Also, during a holistic medical conference, a woman whom I met the day before, came over to deliver a "message from an angel."  In her dream the night before, an angel wanted her to tell me that divine forces were working on my behalf and that I didn't need to worry.

You may assume that miracles occur rarely, don't happen to you, or they're just for Parting-the-Red-Sea-Stuff.  But I think miracles happen all the time, with everyone everywhere, and even with everyday stuff.  And of course, miracles can happen to you!

I also think it can happen more frequently, and perhaps more powerfully, if we practice connecting to a source of perfect Life Energy and direct its power through our intentions.

A book called, "The Tao of Psychology, Synchronicity and the Self" by Jean Shinoda Bolen, MD, talks about a power that creates synchronicity and order in life.  It is the presence of the Tao/Divine in daily living. 

To connect to Infinite Life Energy, the Tao, the Divine, or whatever one chooses to call it, I ask my patients to practice doing Energy Breaths, 20 breaths twice daily (total time around 5 minutes).

I show them that after they do Energy Breaths, they are more physically resilient when I push down on their arm, demonstrating that this simple guided visualization can greatly strengthen their physical resilience to stress instantly.  It is a reproducible experiment.

Daily life offers us opportunities to interact with the Infinite and to facilitate its manifestation in the physical world--a fun game of hide-and-seek.

As you go about your day, may you tap into the power of your connection with Perfect Life Energy, the Tao, the Source, and take comfort in a loving, empowering universe.

Pearls From the Practice

 Lantana and butterfly at Brookside Gardens, Silver Spring, Maryland

Lantana and butterfly at Brookside Gardens, Silver Spring, Maryland

Hello Everyone!

My holistic psychiatry practice is constantly progressing and changing because I am always learning new and helpful ways to improve mental health.  Today I would like to share a story about K. M. and what I learned over the past few weeks about the connection between anxiety and mitochondrial health.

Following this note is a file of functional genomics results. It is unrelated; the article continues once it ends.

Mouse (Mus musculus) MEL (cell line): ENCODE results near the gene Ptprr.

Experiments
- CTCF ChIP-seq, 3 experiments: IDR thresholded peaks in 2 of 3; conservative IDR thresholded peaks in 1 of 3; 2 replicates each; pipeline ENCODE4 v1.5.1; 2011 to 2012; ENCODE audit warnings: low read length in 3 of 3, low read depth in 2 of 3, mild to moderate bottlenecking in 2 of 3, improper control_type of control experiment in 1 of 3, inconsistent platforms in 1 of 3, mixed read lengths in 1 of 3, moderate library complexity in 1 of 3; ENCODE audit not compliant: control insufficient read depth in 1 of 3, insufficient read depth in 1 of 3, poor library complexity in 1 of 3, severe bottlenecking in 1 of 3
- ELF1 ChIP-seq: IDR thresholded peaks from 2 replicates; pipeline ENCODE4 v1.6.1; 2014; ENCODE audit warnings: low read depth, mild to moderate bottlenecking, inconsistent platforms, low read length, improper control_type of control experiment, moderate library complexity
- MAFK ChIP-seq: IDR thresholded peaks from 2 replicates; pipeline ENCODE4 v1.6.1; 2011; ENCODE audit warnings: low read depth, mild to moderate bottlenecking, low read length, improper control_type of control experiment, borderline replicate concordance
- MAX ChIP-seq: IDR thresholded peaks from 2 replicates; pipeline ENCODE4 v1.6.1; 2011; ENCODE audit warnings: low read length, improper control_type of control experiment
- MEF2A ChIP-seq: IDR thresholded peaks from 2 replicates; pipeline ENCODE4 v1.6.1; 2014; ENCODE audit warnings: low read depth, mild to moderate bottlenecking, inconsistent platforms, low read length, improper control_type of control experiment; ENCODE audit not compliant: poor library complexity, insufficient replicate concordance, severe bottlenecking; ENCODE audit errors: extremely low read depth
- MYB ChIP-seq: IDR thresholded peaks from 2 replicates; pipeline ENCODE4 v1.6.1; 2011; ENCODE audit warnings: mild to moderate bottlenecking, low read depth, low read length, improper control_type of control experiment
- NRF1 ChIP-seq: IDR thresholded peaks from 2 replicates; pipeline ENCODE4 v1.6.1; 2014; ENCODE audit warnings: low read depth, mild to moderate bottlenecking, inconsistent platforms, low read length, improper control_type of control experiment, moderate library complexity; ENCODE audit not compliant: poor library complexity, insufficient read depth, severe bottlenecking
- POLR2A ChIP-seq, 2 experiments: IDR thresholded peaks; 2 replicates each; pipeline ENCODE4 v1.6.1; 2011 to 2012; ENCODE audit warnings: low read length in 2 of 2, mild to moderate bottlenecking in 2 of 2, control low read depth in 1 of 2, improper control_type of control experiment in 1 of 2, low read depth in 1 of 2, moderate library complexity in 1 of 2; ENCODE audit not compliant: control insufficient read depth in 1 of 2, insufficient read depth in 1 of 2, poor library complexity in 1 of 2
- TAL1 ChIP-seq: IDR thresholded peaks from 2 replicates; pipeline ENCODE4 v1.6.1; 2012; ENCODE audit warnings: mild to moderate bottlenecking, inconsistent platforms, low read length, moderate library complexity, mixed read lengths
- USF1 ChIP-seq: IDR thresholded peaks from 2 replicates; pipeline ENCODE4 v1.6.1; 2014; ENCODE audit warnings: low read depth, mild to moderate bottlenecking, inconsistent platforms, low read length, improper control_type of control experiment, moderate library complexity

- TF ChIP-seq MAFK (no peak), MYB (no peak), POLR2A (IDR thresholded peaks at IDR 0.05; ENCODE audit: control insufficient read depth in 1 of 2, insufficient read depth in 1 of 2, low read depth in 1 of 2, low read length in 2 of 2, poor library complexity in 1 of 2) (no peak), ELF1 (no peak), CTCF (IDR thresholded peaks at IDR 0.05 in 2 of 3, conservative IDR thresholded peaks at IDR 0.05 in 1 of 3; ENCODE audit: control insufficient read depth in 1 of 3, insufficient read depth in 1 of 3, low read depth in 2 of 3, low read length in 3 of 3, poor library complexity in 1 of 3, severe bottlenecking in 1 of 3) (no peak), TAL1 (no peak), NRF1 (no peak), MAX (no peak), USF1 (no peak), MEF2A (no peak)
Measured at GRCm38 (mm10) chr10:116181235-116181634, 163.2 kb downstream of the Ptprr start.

May your week be filled with joy, success, and abundance!


As I opened the door to the waiting room, I saw K. M. sitting alone on the couch--a good sign--on time--another good sign-- with a ready smile on her face.  Three good signs before I even said, "Hi!"  

Just last week, she was sitting there with her mom, who had to drive her to the appointment.  She had been over two hours late, and she greeted me with a look that made me go, "Uh oh!"

Since 2015, K. M. has struggled with panic attacks in spite of taking Prozac and Zoloft under a traditional psychiatrist's care (...and self-medicating with smoking pot daily).  With a holistic psychiatric approach, she has been healing smoothly from her anxiety disorder, getting off her two antidepressants and marijuana since January 2018.  In addition, her hair was growing, her strength was returning, and even her PMS was gone.

By the end of May, she had been able to taper off her Prozac, Zoloft, and marijuana with hardly a blip.  I was pleasantly surprised by the ease of her recovery!  

Just like in Dr. Seuss's book, "I Had Trouble in Getting to Solla Sollew," I was strolling through her healing process enjoying the daisies when troubles suddenly started.  On June 3rd, just before leaving for vacation, K. M. began feeling anxious and started having recurring panic attacks again.  The situation was made even more difficult because she had forgotten to bring her CBD oil, which had been helping her with her marijuana withdrawal.  Insomnia and loss of appetite soon followed.  In addition, K. M. began feeling weak again. 

As Dr. Seuss would say:

"Then NEW troubles came!
From above!
And below!
A Skritz at my neck! 
And a Skrink at my toe!
And now I was really in trouble, you know."

Her symptoms suggested a problem with withdrawal.  But from what?  Although the most obvious cause was SSRI withdrawal, I felt confident that she had been properly supported with serotonin-building supplements.